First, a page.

The mention of liberation from slavery recalls the story of the people of Israel in Egypt, and those who first heard this story might have detected something between the lines here; as Longman says, "there may be a sinister symbolic meaning to Ahab's desire to change Naboth's vineyard into a vegetable garden. Deuteronomy 11:10 tells us that Egypt was like a vegetable garden, whereas Israel frequently is likened to a vine (Isa. 3:13-15; 5:1-6). Ahab is a king that wants to transform God's land into a land of bondage." So those early listeners may have experienced a degree of horror at the image of a vegetable garden that we would never be sensitive to in our own time and place.
Ahab's tantrum and Jezebel's ruthlessness
The character of Ahab reminds us of every childish, temperamental tantrum thrown by an adult who doesn't get his own way. We might say that he acts like a big baby, over a vineyard of all things, and there he is, a king in a palace! However, commentators observe that it's the little things that can get to you; as Walter Brueggemann writes, this story is about "a modest real estate deal. It is amazing how great enterprises of state often turn on small, inconspicuous transactions that of themselves amount to nothing, as in the cases of Watergate, Whitewater, and Enron." The experience of having one of his subjects stand firm against his unlawful demand literally drives Ahab to his bed, where he cries and feels sorry for himself. Carolyn Sharp remarks on the "toxic" nature of Ahab's greed that actually sickens him, and the "irony of the human condition that power weakens those who are most eager to exploit it"; in the "corrosive force of their own greed," she writes, people like Ahab resemble King Midas, who was destroyed by his insatiable desire for more and more wealth.
We know how the story is going to go, it seems, from the very moment Ahab spots the lovely vineyard and starts his wheeling and dealing. But Naboth is in a long line of ancient and faithful people who understand the meaning of covenant, even if Ahab tries to forget such things, and Jezebel seems entirely ignorant of them. In the standoff between Naboth and the king, Rebecca Kruger Gaudino writes, we see "old covenantal ways colliding with human power and initiative unfounded in covenantal concerns about justice, compassion, and shalom. The judicial, political, and religious systems fail to protect an innocent man." In fact, those systems are exactly what the scheming queen employs to get what her husband wants--and we have to wonder what's in it for her, since she shows no interest in the vineyard itself but focuses much more attention on reinforcing her husband's (and her own) power and place.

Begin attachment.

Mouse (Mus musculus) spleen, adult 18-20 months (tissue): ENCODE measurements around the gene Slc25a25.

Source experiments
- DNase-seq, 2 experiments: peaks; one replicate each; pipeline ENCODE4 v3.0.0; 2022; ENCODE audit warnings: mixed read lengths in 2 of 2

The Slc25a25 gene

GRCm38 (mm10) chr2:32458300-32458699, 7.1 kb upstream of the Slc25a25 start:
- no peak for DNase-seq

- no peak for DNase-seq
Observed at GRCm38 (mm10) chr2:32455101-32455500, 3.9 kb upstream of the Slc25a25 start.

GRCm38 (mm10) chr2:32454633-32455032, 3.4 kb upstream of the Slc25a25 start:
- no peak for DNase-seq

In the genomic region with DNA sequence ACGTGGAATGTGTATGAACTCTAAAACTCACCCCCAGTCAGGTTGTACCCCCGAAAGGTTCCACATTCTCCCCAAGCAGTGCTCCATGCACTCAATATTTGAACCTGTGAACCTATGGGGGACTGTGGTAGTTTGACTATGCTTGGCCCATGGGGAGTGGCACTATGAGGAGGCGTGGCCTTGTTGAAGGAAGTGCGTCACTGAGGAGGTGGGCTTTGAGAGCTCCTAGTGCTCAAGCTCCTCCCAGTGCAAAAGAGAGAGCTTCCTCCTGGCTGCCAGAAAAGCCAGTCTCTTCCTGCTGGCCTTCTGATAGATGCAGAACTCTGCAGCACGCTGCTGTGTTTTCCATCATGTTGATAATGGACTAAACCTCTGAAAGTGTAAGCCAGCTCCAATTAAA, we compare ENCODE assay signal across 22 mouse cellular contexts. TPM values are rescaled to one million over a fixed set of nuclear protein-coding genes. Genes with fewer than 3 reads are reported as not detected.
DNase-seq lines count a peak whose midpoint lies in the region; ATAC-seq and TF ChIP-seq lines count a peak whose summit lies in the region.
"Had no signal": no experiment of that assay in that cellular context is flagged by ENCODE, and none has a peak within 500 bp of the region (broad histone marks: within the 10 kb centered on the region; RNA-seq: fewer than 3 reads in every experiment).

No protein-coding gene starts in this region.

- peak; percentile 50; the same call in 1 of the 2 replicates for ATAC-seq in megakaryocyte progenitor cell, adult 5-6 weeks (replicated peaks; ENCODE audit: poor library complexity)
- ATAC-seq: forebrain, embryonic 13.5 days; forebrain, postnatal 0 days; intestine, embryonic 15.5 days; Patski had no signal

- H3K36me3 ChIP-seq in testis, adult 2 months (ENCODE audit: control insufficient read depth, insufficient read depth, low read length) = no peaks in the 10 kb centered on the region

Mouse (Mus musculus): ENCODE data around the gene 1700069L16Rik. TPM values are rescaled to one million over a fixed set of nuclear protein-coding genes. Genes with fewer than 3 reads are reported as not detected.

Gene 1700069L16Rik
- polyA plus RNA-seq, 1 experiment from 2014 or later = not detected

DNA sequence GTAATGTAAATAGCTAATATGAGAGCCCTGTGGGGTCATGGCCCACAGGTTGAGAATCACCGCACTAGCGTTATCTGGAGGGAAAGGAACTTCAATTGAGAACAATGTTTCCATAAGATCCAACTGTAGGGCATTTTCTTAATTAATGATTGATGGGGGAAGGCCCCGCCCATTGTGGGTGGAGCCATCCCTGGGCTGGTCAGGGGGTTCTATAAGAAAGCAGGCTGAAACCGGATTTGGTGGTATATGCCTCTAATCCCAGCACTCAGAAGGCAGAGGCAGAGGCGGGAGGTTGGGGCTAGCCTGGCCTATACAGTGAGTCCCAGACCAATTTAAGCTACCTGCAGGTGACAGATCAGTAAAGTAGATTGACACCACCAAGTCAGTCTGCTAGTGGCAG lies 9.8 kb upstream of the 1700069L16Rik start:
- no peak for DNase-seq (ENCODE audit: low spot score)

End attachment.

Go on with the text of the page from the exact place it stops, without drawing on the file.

First, she taunts Ahab to find his backbone and remember who he is--or at least who she thinks he should be, or who her culture says a king should be. Then she goes into action, using the Law itself--God's Law--to commit murder; the bonus for Ahab is that everything appears aboveboard, and he doesn't have to do a thing himself. Once Naboth is safely dead, Jezebel sends Ahab off to enjoy his new acquisition, and there is not even one word of questioning or concern from the king about how she has accomplished what she had challenged him to do. And it is at this point that things really unravel for the king. Rather than being the end of the story, the action actually heats up when Elijah the prophet confronts the king. According to Brueggemann, "the narrator hangs around....to see what else will happen. He warns us, do not leave in the seventh inning! The text says 'Then' (v. 17)….Then the story begins…." When Elijah calls the king out on what he has done, he also warns him of the consequences of his actions, and it is here that our passage ends, although there is much more to the story, of course, including a measure of repentance--born of fear, it seems--from Ahab, and many more chapters before the queen herself is punished for her misdeeds (2 Kings 9:36), just as Elijah promised.
A story for us today
Our text certainly presents a challenge for us in a culture that seems to replicate many of the things that were going on in the court of Ahab and Jezebel. Today the powerful and rich can still take away from the poor the little that they have, and this happens here in our nation, and on a larger scale, between the rich and poor nations of the world. And we often try to forget what we may be dimly aware of, just as Ahab tried to forget what he knew quite well, that if we stand by and let others do things that benefit us, we are participating in the wrongdoing all the same. We may wish it weren't true, but the story of Ahab teaches us, as Brueggemann writes, that God "is allied with the poor against the rapacious wealthy. That is who he is and no royal wishing will have it otherwise." We may not have the power of kings and queens, but we do have some power, and with it comes the responsibility to use it for good and not for our own selfish ends, individually or collectively.